Landing in SFO the night before a conference, I had budgeted some time to meet up with old friends. Getting picked from the terminal curb just as the sky turned up the dial on the waterworks, we careened towards the Mission District for some after-hour eats.
Through luck, karma, and an assortment of unexplainable cosmic forces, we ended up at El Techo de Lolinda, which my friend eloquently described as a “Mexican place? Tapas place? Whatever, it will be ok.” (Google, on the other hand, provided a more comprehensible description: “Chic Mission hangout with Argentinean grilled meats & small plates plus a terrace & 2 cocktail bars”)
The place certainly was chic. A rooftop terrace enveloped by a transparent tarp to shield the patrons from the pelting rain, this looks like an appropriate place for a good time. If nothing else, the large Hispanic gentlemen hysterically laughing and tumbling towards the elevator as we arrived served as confirmation.
The wait staff was friendly, enthusiastic, and completely indistinguishable from the other customers. The kitchen was closing as we were sitting down. Thankfully, somebody came around right before last call.
Nothing to complain about here in terms of taste. The addition of cotija cheese on top added some salty contrast to the smooth avocado.
The tortillas were crispy without being overly greasy. The filling of chicken and potatoes within were too dry, although chimichurri layered underneath helped with the moisture problem. The slaw on top was a distraction.
Empanada de Carne ($8)
Again, a good job with the frying as the exterior of these dumplings was crispy. Unlike the flautas, the mixture inside was moist, probably due to the egg added with the ground beef and potatoes. The menu said the filling also contained raisins, but you wouldn’t know it unless someone told you. The accompanying chimichurri was unnecessary.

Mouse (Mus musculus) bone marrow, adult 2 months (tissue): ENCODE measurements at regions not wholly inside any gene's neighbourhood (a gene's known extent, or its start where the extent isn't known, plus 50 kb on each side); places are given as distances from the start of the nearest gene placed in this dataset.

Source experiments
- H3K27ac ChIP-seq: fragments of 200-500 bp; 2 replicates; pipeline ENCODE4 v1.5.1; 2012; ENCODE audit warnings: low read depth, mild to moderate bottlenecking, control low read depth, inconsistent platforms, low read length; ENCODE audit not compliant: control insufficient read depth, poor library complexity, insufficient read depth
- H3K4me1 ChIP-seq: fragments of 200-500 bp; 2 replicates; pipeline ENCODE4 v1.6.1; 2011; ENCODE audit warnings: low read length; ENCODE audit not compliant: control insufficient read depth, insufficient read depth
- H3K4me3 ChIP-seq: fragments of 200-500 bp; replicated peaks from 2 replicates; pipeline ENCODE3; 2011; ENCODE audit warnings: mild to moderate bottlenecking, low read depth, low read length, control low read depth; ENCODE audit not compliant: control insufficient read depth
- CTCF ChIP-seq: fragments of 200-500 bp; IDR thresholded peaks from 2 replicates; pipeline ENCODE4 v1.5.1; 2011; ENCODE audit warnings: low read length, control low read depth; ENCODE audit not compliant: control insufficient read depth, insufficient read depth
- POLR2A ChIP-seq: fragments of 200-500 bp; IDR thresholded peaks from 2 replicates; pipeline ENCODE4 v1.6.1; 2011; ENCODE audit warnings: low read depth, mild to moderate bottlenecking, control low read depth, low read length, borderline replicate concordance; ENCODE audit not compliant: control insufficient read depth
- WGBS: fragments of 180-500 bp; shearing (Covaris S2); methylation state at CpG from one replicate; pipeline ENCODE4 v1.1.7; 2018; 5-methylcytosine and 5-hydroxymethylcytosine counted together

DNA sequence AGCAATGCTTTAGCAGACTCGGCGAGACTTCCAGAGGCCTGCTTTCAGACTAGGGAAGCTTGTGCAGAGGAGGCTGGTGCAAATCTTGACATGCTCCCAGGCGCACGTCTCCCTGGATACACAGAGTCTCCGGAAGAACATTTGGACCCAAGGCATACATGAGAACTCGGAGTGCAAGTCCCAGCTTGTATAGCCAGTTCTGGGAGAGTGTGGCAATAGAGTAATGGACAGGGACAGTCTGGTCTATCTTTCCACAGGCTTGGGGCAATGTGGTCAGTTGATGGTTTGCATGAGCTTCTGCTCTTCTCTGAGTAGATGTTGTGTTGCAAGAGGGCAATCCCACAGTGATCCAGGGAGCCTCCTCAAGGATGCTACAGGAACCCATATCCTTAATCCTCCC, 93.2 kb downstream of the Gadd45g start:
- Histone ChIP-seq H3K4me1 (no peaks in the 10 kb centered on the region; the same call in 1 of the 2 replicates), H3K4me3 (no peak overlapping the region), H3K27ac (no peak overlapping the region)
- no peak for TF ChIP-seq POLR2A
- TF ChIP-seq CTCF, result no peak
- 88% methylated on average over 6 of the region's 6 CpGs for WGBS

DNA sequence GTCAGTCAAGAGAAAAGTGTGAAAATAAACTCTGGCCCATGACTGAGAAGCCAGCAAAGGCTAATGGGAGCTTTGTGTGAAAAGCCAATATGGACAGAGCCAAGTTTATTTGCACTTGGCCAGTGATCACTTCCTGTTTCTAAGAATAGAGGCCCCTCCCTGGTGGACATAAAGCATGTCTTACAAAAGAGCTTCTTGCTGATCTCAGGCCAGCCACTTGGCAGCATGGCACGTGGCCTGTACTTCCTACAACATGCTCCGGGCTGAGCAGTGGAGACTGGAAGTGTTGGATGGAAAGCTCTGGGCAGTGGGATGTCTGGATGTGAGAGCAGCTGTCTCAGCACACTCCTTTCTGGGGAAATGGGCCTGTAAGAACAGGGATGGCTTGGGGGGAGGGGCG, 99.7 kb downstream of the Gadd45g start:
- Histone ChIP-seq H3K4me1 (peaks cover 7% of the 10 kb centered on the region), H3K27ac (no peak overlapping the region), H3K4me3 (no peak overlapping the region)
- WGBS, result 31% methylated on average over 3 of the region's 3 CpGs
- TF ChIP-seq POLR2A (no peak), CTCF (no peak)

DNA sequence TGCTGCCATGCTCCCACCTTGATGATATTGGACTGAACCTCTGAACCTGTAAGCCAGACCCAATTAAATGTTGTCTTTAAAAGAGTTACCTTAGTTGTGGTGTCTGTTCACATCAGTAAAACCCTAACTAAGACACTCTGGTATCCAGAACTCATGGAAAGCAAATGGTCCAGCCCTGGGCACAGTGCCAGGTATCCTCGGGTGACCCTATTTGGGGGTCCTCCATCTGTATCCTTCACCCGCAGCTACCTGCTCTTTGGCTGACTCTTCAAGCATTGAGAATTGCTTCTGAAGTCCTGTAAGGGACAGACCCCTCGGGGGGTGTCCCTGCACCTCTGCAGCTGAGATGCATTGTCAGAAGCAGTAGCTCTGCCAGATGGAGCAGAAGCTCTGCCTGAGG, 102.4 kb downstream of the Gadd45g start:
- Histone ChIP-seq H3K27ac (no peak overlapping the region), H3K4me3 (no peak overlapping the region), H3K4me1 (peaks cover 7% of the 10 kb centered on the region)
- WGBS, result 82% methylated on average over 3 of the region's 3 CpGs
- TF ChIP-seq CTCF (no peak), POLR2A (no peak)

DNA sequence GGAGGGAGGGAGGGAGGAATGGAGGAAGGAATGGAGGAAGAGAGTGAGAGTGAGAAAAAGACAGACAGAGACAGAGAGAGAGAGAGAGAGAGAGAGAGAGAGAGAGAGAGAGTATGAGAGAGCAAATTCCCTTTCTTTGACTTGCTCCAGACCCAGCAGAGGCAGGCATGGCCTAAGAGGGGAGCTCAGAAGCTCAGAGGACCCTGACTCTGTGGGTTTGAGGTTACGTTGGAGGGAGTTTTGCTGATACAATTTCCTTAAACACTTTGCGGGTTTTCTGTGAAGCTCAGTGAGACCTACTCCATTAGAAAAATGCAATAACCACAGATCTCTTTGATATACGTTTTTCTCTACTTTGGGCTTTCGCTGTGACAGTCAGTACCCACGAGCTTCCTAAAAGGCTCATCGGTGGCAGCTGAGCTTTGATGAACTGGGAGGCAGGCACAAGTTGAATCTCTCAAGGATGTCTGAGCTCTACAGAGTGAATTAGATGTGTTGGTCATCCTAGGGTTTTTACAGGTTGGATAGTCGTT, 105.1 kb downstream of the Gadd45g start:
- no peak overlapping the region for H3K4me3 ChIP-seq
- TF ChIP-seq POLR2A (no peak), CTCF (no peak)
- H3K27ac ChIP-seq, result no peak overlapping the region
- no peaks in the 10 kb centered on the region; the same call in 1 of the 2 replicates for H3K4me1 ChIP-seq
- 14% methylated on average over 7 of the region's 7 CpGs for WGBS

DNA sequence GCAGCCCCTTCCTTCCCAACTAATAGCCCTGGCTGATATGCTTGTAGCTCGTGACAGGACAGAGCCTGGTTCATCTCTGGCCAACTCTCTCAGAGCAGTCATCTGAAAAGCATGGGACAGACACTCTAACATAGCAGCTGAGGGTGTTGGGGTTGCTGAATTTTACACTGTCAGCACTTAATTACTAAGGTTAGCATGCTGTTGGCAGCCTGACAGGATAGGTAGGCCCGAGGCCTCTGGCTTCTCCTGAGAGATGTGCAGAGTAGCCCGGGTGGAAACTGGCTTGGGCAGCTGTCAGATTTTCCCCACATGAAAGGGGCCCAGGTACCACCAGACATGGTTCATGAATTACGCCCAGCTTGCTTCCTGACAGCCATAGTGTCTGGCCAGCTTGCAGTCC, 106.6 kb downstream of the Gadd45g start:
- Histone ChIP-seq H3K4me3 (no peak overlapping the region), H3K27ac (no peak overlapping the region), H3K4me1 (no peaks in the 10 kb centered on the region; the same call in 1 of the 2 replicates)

Skewers (6 for $35, with carne (add $1), chicken, and shrimp (add $3)) *Apologies for the poor picture quality*
The carne skewer comprised of flap meat (a cut of beef from the bottom sirloin), onion, zucchini, and panda (mild, sweet pepper from Peru) glaze. The carne skewers were uneven, some of the pieces of flap meat were appealing caramelized and tender. Other pieces, however, were over grilled and were covered with a charred crust.
The chicken skewers were included red onions and an aji amarillo (Peruvian yellow chili pepper) glaze. The chicken was more consistent than the carne in execution. The pieces appeared to be a combination of breast and thigh meat, and were properly grilled to include just the right amount of char. The red onion added some mild pungency.
The shrimp skewers came with white shrimp, aji amarillo glaze, and salsa criollo (a type of salsa typically comprising of onion, red bell pepper, tomato, vinegar, and oil.) The shrimp suffered some of the same consistency problems as the carne, as some pieces felt mushy from being undercooked while other pieces were firm and had a nice snap. The salsa provided acid which made the skewers taste a bit like ceviche.
For tapas-styled food in San Francisco, the prices are within expectations. Yet, something feels amiss. Perhaps a little more care in the way the food is prepared, perhaps a little bit more generosity in portion size. But all of this is perhaps beside the point. Submerged in a sea of patrons busy consuming margaritas and cervezas to either wind down to relax or gearing up to party, a few friends took advantage of a rare opportunity to catch up and talk about things profound, profane, and everything in between. As to my ultimate recommendation, I defer to my friend’s succinct remark: “Whatever, it will be ok.”